Posted By David Licata on February 22, 2013
The tips are from Father Roderick, a Dutch Catholic priest with an interest in media new and old. Father Roderick is a blogger and podcaster and not that familiar with digital video. What inspired him to write his how-to was a trip to Rome where he was interviewing some folks in front of a camera. So his post is really from the point of view of a novice. And that’s fine. Seasoned cinematographer’s won’t find anything of use in it, but if you’re picking up a camera and interviewing someone for the first time, or if you’re doing some kind of project and want it to look “professional,” you might find some useful information here.
One of his tips brought a smile to my face.
Always look for depth in the image you are filming. Never place someone in front of a wall. Look for perspective. You want your images to have as much depth as possible.
Yes, this is what they tell you to do. But I happen to love the choice we (Wolfgang Held and I) made for the first on-camera interview with Paolo Soleri for A Life’s Work.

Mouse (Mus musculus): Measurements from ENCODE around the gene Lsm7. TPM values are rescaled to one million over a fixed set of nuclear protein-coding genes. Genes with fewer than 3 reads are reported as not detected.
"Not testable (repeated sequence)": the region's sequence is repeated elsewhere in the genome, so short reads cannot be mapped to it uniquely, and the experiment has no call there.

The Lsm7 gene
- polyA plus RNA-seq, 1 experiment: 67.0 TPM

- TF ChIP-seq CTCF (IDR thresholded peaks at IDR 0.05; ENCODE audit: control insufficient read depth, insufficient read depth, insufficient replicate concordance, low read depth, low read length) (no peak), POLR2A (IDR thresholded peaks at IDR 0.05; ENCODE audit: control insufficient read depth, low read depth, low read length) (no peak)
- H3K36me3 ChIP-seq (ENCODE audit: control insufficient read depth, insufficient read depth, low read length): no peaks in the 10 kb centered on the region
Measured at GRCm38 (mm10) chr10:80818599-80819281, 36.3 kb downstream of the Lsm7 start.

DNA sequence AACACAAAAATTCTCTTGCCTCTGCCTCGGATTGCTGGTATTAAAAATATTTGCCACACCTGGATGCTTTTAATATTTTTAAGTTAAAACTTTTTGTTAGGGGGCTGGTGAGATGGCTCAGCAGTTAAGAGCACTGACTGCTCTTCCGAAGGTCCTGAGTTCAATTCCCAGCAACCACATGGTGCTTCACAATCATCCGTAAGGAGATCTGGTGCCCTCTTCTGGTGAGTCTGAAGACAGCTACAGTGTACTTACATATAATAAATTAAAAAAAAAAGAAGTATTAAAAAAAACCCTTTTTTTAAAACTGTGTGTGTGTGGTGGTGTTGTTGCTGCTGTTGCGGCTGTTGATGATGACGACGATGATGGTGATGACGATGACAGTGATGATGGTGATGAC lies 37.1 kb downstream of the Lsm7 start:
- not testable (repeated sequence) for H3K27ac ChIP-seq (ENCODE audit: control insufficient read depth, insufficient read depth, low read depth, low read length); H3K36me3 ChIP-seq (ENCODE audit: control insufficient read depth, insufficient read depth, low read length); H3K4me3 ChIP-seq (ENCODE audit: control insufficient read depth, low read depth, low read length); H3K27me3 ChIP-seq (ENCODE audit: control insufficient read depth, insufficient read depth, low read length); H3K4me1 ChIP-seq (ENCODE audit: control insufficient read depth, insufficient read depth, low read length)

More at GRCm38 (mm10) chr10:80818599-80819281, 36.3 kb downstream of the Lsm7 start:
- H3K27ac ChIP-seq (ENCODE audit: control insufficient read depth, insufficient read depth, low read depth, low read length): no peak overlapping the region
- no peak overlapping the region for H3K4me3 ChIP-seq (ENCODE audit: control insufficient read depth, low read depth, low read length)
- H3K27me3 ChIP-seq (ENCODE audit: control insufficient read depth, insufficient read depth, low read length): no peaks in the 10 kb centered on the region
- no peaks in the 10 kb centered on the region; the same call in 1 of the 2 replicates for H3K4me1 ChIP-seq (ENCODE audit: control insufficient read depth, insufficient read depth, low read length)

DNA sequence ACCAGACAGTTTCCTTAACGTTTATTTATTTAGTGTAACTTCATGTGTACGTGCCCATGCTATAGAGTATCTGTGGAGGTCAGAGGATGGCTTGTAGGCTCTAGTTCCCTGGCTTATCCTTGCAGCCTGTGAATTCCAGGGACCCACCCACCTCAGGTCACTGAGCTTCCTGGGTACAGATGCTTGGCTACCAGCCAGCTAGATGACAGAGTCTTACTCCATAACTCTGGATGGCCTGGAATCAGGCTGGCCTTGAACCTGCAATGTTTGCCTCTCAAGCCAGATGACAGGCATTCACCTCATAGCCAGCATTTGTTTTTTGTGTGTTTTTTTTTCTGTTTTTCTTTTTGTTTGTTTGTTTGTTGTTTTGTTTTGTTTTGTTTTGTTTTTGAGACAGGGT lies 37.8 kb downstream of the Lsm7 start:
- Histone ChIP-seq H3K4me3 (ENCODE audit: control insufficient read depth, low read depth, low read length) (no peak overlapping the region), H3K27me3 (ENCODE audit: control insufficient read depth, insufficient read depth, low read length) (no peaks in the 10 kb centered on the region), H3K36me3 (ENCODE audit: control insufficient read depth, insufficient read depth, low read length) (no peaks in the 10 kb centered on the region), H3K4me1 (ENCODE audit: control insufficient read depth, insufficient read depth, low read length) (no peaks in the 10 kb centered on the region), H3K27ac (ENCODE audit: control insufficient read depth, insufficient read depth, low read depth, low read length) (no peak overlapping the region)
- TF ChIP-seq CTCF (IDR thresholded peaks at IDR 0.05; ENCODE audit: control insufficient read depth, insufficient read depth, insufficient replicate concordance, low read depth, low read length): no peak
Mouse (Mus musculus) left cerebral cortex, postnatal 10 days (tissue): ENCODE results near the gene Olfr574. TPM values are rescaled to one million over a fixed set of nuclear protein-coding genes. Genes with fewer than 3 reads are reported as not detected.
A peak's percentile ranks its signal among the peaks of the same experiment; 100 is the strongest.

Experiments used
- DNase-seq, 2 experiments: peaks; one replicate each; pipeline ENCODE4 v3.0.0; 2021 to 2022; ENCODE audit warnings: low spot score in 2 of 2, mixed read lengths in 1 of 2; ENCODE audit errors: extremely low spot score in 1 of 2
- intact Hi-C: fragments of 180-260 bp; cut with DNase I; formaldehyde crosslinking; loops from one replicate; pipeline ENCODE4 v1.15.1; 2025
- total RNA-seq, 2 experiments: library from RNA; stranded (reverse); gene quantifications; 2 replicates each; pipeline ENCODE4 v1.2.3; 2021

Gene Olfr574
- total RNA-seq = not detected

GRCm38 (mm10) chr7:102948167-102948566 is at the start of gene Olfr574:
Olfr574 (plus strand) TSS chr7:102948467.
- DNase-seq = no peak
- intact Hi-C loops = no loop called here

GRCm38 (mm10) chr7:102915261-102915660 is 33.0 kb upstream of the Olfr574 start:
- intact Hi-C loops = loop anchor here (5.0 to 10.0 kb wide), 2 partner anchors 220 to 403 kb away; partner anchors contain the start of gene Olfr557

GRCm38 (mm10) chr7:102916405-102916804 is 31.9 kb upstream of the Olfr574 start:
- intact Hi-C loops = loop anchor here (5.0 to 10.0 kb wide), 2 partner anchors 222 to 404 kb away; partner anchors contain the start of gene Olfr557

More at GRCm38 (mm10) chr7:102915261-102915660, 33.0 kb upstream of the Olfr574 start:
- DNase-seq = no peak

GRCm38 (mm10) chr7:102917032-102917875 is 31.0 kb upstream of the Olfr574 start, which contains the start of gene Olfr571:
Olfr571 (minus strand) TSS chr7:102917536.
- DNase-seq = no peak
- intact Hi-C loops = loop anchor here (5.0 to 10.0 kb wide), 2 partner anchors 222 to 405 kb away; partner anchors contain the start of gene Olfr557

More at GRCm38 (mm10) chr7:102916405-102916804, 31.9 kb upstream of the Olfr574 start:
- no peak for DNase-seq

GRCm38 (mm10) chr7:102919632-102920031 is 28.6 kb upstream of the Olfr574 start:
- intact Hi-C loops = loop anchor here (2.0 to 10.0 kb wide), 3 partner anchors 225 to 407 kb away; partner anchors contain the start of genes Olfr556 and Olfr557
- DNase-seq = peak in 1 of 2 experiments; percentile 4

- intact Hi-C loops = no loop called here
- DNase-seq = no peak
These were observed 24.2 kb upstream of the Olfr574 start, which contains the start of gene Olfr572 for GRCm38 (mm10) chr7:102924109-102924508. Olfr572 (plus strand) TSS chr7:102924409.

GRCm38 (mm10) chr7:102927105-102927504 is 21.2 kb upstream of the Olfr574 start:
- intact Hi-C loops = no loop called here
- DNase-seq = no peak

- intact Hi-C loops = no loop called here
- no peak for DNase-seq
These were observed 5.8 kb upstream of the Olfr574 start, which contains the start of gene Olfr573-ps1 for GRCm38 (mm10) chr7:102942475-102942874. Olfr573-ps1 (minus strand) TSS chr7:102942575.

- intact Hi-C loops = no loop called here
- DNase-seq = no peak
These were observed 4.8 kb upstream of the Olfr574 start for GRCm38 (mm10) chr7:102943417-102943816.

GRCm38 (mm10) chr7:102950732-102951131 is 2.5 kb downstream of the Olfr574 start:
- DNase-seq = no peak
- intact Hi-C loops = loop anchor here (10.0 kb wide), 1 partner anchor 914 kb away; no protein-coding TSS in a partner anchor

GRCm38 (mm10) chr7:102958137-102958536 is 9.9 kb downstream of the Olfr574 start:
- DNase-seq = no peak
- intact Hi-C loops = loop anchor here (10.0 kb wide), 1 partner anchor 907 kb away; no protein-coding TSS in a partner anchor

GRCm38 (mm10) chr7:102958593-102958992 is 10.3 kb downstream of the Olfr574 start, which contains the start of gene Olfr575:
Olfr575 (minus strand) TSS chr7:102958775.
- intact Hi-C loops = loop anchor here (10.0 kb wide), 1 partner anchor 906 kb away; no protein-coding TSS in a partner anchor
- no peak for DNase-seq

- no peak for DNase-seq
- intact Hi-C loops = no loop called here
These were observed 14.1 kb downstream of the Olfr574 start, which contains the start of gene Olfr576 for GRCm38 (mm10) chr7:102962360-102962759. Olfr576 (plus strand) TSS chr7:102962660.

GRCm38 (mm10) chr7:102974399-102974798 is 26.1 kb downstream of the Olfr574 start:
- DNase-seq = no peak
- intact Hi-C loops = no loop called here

I love the background, the texture of the concrete, and the colors, all those browns and then Soleri’s white hair. I love that he seems to blend in with his structure, as if he and his building material of choice are inseparable. I couldn’t have planned a better looking shot.
And honestly, we didn’t. We wanted to shoot outside but many locations were too noisy or too trafficked. We settled for a bench near the amphitheater. We didn’t have much time and I had to make a quick decision. If I had the time to think about it and if we had other options, I would have nixed this spot. All of the reasons I love the shot would have been the reasons not to shoot there, including the lack of depth of field.
But I doubt those other options would have said as much as Soleri against that background — “in front of a wall” — does.
I guess the moral of this post is all how-tos and tips are guidelines. Learn them, employ them, but don’t be afraid to deviate from them.
So endeth today’s reading.
Hello? Anyone out there want to share their “how to shoot an interview” tips?